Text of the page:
A Repubblika statement of earlier today:


Repubblika is concerned about the bill the government is piloting this evening at the House of Representatives to amend the Constitution and calls on Members of Parliament to reject the bill if they are serious about wanting proper Constitutional reforms that address the problems they are supposed to solve and that are adopted with the wide consensus of the Maltese community.

It is not true that the Constitutional amendments proposed by the Government address in any way the grave concerns of the Venice Commission on the set-up and the independence of the Attorney General.

All the Government’s amendments do is allocate to two persons the roles of counsel to government and chief prosecutor.

But the changes force one of those roles to report to the other meaning the functions are not really separated.

What’s worse is that the need to separate these roles arises out of the fact that the official who decides on the prosecution of crimes is hand-picked by the Prime Minister. The Venice Commission found this is an excessive power while the Justice and Human Rights Committee of the Council of Europe found this excessive power is the background to inexplicable decisions not to prosecute corruption of Ministers and persons close to the incumbent Prime Minister.

The amendments being proposed to Parliament change nothing of the exclusive power of the Prime Minister of choosing the prosecutor.

At the same time the Government’s amendments leave out another very serious consideration: that the decisions of Malta’s Attorney General are not subject to any form of judicial scrutiny. If the Attorney General decides to drop a case against someone who has committed a crime, the matter stops there and no one can challenge that decision.

The Government is ignoring the Venice Commission’s advice and is instead using them as an excuse to continue to consolidate its control on the institutions that are supposed to keep it in check.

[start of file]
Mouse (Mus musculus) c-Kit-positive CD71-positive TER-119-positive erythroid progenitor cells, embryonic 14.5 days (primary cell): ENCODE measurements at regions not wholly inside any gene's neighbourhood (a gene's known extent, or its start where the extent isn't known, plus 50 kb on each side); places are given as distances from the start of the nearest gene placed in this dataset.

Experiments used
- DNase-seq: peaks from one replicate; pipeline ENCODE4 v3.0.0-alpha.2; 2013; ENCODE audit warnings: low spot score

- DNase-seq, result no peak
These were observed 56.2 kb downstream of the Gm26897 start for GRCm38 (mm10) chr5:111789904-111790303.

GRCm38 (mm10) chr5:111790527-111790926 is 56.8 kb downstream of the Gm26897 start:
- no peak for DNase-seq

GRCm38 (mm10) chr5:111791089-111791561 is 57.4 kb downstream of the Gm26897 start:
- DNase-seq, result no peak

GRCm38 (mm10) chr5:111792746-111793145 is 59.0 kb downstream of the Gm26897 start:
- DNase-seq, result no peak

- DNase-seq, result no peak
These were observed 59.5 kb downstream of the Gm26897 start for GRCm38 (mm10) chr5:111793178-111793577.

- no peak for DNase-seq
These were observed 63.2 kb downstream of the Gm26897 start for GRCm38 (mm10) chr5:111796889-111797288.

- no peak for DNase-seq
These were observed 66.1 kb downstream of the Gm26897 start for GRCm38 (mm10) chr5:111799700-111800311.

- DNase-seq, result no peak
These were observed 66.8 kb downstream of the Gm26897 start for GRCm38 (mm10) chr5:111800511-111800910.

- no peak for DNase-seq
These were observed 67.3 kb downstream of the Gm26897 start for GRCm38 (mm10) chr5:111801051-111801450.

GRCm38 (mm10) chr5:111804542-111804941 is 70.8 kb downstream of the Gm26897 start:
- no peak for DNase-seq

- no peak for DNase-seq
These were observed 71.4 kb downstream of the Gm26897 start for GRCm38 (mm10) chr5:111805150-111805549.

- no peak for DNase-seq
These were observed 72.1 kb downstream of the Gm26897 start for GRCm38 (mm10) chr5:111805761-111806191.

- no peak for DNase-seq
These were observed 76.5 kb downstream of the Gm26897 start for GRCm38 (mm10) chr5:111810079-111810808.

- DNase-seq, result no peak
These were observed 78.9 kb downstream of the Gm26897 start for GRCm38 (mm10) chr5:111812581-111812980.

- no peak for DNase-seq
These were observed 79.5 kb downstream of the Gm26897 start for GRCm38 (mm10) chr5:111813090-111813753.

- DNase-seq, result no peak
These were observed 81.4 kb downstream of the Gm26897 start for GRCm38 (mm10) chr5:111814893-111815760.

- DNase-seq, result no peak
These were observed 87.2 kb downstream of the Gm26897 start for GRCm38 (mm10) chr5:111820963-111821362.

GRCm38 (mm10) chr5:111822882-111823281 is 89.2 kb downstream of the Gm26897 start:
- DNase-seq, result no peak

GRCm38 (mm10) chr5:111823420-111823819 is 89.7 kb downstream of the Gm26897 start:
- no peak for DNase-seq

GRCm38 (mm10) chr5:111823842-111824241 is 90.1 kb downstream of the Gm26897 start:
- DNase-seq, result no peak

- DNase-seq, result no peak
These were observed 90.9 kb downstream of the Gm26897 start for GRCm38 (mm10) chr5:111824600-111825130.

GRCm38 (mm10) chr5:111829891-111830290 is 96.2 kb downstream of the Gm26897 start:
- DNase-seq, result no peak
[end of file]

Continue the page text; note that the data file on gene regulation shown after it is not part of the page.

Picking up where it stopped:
Despite appeals for the Government to consult widely before changing the Constitution, this has not happened. Last March Repubblika made detailed submissions to the Steering Committee on Constitutional Reform filed on their request on how appropriate consultations can be conducted. Those submissions were based on lessons from successful and unsuccessful Constitutional reform processes elsewhere. The Government ignored these submissions and made no reply.

Parliament should not collaborate in the Government’s takeover of powers that in a democracy that deserves that name should not belong to it. Representatives have a moral duty to resist the Government’s encroachment and to insist the Constitution is only changed after public consultation with experts, civil society and the public.

Representatives should also insist that before piloting amendments, the Government demonstrates that it has sought the advice of the Venice Commission on any changes that claim to be made on the back of that Commission’s report. The European Commission has already demanded this.

If Representatives today approve these Constitutional changes, they’ll be sending out the worrying message that the political parties have reached a political consensus to conspire to deny Maltese citizens their democracy.

On the other hand if Representatives reject these amendments as we hope will happen, that fact should not give the Government the pretext to stop working on Constitutional changes that are needed and that have been recommended by the Venice Commission.

The changes we need should happen and should happen without undue delay. But the changes must address the identified problems of our democracy, particularly if they mean restraint of the excessive powers of the Prime Minister. Changes must be implemented with the serious and wide participation of civil society.